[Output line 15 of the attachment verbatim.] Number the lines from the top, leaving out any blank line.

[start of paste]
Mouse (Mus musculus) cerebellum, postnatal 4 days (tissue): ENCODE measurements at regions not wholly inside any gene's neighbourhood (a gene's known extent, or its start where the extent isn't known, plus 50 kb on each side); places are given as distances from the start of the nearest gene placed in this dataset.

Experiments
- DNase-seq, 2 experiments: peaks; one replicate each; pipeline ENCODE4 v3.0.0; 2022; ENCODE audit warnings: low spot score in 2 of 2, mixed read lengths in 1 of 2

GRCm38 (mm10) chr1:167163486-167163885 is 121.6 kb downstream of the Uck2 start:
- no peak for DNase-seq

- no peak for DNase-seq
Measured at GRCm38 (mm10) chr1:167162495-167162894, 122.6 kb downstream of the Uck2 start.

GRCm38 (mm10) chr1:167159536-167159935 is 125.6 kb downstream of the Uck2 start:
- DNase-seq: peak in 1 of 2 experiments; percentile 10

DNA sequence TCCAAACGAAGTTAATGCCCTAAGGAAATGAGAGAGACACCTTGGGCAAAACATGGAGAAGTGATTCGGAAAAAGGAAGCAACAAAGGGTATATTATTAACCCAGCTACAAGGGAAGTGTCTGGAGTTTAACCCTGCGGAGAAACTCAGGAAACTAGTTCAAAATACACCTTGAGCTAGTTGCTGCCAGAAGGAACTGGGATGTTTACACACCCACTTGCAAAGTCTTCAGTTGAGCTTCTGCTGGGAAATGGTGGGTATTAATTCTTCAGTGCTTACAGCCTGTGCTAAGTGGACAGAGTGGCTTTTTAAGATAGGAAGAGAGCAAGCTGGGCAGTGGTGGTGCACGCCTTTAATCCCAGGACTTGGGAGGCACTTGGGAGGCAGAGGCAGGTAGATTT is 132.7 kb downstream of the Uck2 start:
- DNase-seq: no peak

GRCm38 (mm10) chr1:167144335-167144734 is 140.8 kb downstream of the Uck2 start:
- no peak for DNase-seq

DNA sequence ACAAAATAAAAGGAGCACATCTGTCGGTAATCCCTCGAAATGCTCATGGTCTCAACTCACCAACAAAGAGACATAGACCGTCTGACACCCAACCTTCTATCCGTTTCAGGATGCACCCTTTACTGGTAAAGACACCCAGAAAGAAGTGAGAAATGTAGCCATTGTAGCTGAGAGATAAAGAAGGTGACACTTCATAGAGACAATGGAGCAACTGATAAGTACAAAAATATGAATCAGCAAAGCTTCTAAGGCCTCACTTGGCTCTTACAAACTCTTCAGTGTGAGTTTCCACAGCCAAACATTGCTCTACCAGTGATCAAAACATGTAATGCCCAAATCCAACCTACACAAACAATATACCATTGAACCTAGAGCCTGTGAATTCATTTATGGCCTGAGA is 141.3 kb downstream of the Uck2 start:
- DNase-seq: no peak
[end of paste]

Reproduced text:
- DNase-seq: no peak